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Last edited by rocket357; 30th May 2015 at 01:44 AM.
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Old 30th May 2015
WeakSauceIII WeakSauceIII is offline
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thanks all for the input. just for an update - it is the tunnel part that i lack. This is how you reference in routing. Most devices such as juniper,cisco,palo alto ect seem to do the tunnel for you automatically like npppd does for openbsd. In my case since i cant config the amazon side i have to figure out what tunnel settings to use. Right now I'm trying with a gif0. Below is from the amazon config doc for my vpn. I had a working ipsec vpn between endpoints without referencing or doing anything with those 169.x tunnel IPs.




Quote:

#3: Tunnel Interface Configuration

Your Customer Gateway must be configured with a tunnel interface that is
associated with the IPSec tunnel. All traffic transmitted to the tunnel
interface is encrypted and transmitted to the Virtual Private Gateway.

The Customer Gateway and Virtual Private Gateway each have two addresses that relate
to this IPSec tunnel. Each contains an outside address, upon which encrypted
traffic is exchanged. Each also contain an inside address associated with
the tunnel interface.

The Customer Gateway outside IP address was provided when the Customer Gateway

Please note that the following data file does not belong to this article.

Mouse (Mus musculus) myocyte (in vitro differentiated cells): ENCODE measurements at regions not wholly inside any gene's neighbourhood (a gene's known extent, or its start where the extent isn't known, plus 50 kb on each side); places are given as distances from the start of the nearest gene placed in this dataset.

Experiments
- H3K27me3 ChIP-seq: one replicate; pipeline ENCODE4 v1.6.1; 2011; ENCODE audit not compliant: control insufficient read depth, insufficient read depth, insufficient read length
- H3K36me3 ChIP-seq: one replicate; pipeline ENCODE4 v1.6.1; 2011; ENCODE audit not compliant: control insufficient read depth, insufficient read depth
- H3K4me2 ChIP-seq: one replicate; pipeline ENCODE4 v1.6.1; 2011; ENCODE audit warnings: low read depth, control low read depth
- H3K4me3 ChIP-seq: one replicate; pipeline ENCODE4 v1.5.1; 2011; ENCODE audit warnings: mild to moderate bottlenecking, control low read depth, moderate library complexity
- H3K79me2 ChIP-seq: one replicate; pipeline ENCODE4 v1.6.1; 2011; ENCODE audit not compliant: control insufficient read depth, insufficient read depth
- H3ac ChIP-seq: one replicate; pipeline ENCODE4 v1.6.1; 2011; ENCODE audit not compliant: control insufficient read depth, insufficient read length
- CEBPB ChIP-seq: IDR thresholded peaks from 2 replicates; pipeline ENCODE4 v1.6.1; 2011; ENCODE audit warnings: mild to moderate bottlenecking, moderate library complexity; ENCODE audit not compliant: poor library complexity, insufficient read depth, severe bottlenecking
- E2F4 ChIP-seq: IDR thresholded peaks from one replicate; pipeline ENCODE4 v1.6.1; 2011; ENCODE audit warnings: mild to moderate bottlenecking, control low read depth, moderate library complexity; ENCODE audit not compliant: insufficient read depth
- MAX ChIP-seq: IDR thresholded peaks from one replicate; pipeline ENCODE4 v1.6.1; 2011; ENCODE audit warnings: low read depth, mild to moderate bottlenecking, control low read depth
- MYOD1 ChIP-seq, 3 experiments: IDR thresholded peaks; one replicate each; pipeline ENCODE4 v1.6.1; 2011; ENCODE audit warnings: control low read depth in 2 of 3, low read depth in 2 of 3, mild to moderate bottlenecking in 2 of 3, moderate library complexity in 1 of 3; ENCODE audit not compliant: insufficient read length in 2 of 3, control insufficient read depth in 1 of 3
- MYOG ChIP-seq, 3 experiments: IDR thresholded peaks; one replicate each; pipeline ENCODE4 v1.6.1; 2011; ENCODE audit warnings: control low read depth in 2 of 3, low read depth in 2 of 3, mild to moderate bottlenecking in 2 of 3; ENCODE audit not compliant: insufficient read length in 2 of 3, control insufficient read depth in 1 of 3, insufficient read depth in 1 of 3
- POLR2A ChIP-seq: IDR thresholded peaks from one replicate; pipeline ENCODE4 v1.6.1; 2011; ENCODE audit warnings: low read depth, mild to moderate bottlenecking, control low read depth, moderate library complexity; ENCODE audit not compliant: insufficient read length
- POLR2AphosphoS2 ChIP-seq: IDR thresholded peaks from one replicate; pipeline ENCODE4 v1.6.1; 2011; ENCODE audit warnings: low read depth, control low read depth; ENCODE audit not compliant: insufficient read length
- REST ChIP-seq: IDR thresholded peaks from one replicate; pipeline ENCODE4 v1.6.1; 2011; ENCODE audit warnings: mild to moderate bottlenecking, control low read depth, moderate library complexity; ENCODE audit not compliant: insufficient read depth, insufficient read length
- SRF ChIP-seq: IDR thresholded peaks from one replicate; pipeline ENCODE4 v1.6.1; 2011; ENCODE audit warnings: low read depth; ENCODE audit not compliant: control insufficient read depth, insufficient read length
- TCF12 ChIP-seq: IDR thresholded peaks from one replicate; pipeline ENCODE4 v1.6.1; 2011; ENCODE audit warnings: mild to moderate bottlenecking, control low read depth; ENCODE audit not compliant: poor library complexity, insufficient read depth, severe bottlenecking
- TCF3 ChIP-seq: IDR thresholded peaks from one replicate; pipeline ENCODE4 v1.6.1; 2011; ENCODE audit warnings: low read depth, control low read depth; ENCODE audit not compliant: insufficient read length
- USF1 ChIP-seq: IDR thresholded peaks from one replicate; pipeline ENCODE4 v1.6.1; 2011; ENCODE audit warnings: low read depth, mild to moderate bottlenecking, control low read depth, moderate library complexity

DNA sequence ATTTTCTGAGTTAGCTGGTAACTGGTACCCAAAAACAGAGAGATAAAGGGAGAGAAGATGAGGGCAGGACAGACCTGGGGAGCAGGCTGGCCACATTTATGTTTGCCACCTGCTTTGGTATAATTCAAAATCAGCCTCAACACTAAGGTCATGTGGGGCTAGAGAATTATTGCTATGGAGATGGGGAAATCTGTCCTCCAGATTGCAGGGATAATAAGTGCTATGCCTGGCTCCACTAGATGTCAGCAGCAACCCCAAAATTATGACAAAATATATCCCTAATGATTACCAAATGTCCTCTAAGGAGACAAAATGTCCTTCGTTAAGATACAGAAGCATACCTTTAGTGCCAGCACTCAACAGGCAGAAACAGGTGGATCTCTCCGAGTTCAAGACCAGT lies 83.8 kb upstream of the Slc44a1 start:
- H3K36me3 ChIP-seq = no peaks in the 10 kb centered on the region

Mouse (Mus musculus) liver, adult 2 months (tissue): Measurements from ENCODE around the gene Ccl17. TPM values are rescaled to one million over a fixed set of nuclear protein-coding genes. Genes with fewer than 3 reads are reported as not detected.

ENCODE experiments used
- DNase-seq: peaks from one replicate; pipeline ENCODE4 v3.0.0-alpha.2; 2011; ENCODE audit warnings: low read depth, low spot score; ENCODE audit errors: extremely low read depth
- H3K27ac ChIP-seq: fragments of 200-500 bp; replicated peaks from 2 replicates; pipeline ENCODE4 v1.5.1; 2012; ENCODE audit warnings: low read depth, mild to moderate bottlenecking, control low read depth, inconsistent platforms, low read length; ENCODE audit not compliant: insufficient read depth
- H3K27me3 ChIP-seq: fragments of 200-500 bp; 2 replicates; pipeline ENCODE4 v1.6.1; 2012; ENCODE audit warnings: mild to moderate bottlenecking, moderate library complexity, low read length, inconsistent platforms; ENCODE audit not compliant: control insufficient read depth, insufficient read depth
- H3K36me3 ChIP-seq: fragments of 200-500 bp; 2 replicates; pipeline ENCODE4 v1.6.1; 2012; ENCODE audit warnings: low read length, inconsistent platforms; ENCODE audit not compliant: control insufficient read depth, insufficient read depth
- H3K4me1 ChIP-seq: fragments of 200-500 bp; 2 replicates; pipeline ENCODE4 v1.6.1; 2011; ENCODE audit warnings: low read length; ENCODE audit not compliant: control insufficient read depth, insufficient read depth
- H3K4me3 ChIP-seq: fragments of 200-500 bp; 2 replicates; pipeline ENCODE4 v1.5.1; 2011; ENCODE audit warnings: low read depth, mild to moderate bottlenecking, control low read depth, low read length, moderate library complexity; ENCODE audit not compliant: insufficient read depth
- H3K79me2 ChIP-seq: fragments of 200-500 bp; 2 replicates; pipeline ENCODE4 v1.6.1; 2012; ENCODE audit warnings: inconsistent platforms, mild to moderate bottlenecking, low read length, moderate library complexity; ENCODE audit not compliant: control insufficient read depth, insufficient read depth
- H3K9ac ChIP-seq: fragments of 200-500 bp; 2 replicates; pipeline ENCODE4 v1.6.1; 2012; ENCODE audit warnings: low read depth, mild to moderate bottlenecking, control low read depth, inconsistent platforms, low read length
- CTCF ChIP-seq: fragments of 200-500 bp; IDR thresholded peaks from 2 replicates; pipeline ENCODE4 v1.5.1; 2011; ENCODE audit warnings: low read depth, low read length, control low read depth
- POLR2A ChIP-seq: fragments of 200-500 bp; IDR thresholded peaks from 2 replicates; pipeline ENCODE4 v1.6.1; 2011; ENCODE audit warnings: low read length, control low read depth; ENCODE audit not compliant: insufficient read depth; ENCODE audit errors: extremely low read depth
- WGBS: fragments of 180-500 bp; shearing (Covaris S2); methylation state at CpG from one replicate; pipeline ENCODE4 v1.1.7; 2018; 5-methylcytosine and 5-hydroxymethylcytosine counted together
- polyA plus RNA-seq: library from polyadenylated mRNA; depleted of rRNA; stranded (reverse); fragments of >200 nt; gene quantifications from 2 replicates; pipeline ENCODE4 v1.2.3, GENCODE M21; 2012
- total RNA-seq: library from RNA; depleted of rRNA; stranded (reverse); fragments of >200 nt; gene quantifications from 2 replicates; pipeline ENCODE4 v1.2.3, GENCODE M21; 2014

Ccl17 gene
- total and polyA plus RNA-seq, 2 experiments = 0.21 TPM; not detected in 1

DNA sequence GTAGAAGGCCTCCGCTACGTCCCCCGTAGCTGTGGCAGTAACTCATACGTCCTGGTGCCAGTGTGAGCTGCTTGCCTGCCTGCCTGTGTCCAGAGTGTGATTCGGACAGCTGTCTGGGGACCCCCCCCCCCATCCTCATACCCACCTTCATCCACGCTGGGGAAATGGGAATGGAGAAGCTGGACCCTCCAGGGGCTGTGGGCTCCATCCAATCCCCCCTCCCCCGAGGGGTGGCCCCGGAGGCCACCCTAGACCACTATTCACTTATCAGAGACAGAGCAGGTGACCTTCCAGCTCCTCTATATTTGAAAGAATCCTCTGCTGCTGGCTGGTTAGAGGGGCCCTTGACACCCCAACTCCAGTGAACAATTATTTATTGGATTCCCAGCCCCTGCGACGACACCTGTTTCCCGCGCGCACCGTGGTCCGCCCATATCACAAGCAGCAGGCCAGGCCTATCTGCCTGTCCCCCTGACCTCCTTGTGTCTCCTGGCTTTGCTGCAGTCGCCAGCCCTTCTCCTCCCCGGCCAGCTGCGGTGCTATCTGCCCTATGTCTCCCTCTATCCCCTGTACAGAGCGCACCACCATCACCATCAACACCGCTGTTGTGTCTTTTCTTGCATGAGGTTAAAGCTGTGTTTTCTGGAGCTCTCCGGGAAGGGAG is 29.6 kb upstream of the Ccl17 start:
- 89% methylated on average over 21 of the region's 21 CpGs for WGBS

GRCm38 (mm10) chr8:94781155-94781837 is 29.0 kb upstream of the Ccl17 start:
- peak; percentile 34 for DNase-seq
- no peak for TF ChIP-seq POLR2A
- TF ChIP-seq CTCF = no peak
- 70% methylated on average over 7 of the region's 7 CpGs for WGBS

was created. Changing the IP address requires the creation of a new
Customer Gateway.

The Customer Gateway inside IP address should be configured on your tunnel
interface.

Outside IP Addresses:
- Customer Gateway : xx.xx.xx.xx :-)
- Virtual Private Gateway : 72.21.xx.xx

Inside IP Addresses
- Customer Gateway : 169.254.255.34/30
- Virtual Private Gateway : 169.254.255.33/30

Configure your tunnel to fragment at the optimal size:
- Tunnel interface MTU : 1436 bytes


#4: Static Routing Configuration:

To route traffic between your internal network and your VPC,
you will need a static route added to your router.

Static Route Configuration Options:

- Next hop : 169.254.255.33

You should add static routes towards your internal network on the VGW.
The VGW will then send traffic towards your internal network over
the tunnels.
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Old 30th May 2015
WeakSauceIII WeakSauceIII is offline
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this is what i got now for gif0 using real external IPs of course. Then i can add a route for 10.x to the 'next hop' described in the doc 169.254.255.33. Not working but i think im on the right track ...

gif0: flags=8051<UP,POINTOPOINT,RUNNING,MULTICAST> mtu 1280
priority: 0
groups: gif
tunnel: inet xx.xx.xx.xx -> 72.21.xx.xx
inet 169.254.255.34 --> 169.254.255.33 netmask 0xffff0000
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Old 30th May 2015
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rocket357 rocket357 is offline
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There's a bit of an issue with utilizing the 169.254 tunnels.

Since OpenBSD is policy-based, you'll get a tunnel to the other 169.254 endpoints at AWS. That's it. You can't route traffic through the enc0 interface...so via the first two tunnels you can reach the other BGP endpoints and nothing more.

You *could* layer another tunnel on top (basically, use the same psk and public IPs, but give it the local LAN and remote LAN CIDRs instead of the 169.254 addresses. OpenBGPD can run on the 169.254 addrs, but you won't be able to actually *route* anything, and if your S2S tunnel dies, you have to move it manually, which defeats the purpose of BGP dynamic routing.